DJ Swykert is the author of The Death of Anyone; here is a link to his website:
Q: What is The Death of Anyone about?
A: Detective Bonnie Benham has been transferred from narcotics to homicide for using more than arresting and is working the case of a killer of adolescent girls. CSI collects DNA evidence from the scene of the latest victim, but no match turns up in the database. Due to the notoriety of the crimes a task force is put together with Bonnie as the lead detective, and she implores the D.A. to use an as yet unapproved type of a DNA Search in an effort to identify the killer. Homicide Detective Neil Jensen, with his own history of drug and alcohol problems, understands Bonnie, and the two become inseparable as they track the killer.
Q: What inspired you to write the book?
A: I became familiar with Familial DNA searches while still working in 911 and thought it would be a great story idea, detectives using an unapproved DNA search to catch a killer, then being unable to prosecute him.
Q: What exactly is Familial DNA searching?
A: When there is no match in the database for a DNA profile found at the crime scene, you search the database to find the closest match to the profile, and investigate persons connected to that profile. The technique is not in common use in the U.S., only two states have a policy regarding its use, California and Colorado. LAPD used the technique to catch serial killer, Lonnie David Franklin, dubbed by the media: The Grim Sleeper. Five years later, because of potential violations to his Fourth Amendment rights, Franklin’s trial has yet to begin.
Q: What kind of research did you do for your book?
A: I heard about Familial DNA searches from a CSI in our department. I wrote a first draft of a novel using the technique at the beginning of 2010. In early summer of 2010 LAPD caught the Grim Sleeper using the technique. I’ve followed the case via the internet and journalists writing about it ever since. There’s even a website now on the case.
Q: Who are some of your literary influences and how can we see those influences in the book?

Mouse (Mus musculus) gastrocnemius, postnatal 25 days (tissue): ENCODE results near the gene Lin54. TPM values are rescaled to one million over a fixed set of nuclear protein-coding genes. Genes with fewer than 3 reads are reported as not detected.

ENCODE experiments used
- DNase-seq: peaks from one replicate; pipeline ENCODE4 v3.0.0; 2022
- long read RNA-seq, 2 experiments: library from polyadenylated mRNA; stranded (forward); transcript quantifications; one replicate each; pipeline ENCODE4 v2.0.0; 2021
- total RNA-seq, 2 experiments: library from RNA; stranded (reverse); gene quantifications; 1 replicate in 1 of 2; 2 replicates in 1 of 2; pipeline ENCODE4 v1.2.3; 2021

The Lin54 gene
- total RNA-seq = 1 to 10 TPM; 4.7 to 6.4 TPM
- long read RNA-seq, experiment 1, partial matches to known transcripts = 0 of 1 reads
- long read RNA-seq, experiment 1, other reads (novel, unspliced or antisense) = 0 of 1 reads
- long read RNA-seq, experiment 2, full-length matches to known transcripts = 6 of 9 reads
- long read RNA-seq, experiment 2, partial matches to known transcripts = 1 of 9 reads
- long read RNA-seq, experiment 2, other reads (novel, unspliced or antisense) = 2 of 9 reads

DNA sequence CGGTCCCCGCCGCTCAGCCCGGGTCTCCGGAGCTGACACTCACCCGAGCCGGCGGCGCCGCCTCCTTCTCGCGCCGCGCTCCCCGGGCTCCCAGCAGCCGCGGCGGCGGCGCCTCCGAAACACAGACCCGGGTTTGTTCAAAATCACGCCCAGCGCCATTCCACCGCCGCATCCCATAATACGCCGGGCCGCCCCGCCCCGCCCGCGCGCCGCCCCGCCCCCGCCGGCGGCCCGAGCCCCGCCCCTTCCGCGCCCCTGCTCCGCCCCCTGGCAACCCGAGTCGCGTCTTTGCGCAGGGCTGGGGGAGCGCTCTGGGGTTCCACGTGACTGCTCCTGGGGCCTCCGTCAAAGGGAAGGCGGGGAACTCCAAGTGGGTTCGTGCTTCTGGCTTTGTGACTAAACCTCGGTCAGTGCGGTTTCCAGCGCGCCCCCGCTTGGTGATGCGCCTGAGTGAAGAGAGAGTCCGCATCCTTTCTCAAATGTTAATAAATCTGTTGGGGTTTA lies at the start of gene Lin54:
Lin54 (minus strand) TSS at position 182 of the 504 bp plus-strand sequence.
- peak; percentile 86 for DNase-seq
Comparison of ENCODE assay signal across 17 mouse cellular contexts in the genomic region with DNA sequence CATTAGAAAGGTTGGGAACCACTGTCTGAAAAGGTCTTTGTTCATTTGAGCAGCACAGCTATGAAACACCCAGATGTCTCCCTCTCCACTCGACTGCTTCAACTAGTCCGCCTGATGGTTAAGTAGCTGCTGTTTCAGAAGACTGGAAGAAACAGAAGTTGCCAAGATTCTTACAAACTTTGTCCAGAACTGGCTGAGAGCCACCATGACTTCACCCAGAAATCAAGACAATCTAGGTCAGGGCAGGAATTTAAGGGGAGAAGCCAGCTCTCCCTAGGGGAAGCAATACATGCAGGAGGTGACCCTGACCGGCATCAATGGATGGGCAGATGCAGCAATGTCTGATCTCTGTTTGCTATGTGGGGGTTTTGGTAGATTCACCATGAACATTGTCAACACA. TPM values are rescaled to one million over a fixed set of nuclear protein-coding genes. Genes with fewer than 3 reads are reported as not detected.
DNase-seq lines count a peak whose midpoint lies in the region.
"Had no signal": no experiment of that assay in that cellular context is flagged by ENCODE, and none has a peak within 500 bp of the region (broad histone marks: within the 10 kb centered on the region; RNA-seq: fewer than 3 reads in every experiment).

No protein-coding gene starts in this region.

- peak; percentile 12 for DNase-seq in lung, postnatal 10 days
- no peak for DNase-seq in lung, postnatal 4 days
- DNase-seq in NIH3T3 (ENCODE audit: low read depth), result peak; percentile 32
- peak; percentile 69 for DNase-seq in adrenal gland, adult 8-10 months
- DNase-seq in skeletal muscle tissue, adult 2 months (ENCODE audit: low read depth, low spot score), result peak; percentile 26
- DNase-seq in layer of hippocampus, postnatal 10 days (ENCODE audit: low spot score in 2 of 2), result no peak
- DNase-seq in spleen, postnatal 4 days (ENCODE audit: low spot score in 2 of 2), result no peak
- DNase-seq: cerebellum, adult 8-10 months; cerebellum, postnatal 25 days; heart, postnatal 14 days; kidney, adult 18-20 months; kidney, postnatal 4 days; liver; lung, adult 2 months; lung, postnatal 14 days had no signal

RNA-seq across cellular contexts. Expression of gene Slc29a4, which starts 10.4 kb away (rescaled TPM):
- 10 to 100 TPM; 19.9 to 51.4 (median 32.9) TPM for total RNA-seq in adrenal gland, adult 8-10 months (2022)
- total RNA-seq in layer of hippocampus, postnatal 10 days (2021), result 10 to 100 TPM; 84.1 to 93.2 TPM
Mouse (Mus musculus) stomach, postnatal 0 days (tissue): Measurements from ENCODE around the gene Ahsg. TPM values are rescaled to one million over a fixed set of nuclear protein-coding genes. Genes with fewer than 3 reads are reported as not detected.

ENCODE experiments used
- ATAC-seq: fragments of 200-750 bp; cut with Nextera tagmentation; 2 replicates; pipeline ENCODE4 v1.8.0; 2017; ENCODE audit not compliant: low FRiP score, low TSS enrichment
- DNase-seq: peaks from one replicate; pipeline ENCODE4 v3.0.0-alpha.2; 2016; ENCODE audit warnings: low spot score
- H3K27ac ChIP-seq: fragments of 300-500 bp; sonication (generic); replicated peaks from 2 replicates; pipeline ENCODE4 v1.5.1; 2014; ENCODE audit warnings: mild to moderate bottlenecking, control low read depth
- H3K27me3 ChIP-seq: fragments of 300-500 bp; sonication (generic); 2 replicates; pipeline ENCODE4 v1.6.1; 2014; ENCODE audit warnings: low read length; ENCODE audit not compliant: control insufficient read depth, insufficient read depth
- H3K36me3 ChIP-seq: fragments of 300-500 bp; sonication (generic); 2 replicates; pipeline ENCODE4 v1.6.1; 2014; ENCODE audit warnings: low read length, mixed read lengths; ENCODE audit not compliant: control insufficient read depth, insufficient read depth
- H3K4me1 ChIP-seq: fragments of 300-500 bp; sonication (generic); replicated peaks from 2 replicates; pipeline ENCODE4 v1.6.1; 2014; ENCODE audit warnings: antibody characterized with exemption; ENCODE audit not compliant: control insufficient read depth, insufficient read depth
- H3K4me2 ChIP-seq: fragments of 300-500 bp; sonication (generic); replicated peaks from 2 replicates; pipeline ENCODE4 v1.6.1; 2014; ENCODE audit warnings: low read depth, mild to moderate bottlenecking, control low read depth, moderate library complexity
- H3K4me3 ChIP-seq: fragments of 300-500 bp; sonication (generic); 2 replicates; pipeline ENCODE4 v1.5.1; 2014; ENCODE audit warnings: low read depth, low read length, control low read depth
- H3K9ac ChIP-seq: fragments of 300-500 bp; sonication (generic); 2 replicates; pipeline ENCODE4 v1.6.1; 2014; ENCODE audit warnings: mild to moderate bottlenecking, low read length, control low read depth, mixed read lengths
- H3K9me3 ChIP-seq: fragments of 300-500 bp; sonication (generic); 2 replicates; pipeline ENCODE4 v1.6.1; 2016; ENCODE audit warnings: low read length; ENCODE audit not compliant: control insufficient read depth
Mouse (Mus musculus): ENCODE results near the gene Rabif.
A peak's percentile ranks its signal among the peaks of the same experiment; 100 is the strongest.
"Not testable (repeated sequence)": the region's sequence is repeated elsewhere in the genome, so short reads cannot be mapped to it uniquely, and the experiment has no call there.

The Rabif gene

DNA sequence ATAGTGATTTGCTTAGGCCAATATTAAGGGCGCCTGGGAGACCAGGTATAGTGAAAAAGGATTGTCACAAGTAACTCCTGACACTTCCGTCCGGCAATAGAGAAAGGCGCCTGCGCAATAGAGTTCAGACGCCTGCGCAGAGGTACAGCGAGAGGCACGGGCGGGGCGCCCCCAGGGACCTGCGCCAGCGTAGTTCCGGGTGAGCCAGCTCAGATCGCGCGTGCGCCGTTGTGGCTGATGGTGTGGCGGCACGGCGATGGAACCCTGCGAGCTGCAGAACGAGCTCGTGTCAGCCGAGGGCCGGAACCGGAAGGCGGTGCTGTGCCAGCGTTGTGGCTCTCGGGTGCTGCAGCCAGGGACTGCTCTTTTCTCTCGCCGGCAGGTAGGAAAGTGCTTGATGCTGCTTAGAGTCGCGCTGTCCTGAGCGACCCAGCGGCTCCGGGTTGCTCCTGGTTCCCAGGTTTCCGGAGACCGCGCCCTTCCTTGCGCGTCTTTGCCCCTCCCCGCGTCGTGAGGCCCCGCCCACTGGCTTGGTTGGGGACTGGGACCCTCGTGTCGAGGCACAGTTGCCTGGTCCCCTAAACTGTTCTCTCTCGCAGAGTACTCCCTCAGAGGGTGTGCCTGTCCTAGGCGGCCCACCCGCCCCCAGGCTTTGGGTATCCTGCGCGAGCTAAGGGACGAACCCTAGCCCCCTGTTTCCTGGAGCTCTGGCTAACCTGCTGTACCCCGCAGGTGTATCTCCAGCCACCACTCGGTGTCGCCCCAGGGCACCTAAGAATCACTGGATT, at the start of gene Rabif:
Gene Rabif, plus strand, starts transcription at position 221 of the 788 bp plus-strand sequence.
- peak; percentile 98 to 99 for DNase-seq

A: I’m a Hemingway fan, I like his spare yet powerful prose. I try to keep my writing direct and to the point. I think the biggest flaw a writer can make is to be misunderstood.
Q: What makes your characters worth reading about?
A: I try to keep my characters like real people, imperfect, yet honest. And most people are a little flawed but honest. The exceptions are why we need police departments.
Q: How does the experience of having worked as a 911 operator influence your work?
A: It brought me into contact with a lot of different kinds of people. There’s no place with a wider spectrum of humanity than a police station at three am on a Friday night.
Q: What was the most memorable 911 call you ever received?
A: A dozen naked men running down a major highway and the only car in the area had a lone female officer behind the wheel. I gave her the call, she took off in hot pursuit, and arrested six of them and transported them to jail. I still laugh when I think about her driving to the jail with a carload of naked men.
Q: What are the elements of a good crime novel?
A: The same ingredients as any other novel, interesting characters in an intriguing conflict.
Q: Based on her personality, if Bonnie couldn’t be a cop, what profession would she have?
A: Perhaps a marriage counselor. An occupation that dealt with helping people.
Please note; Eliza’s interviews are done by email. All answers are unedited and come right from the lovely fingertips of her subjects.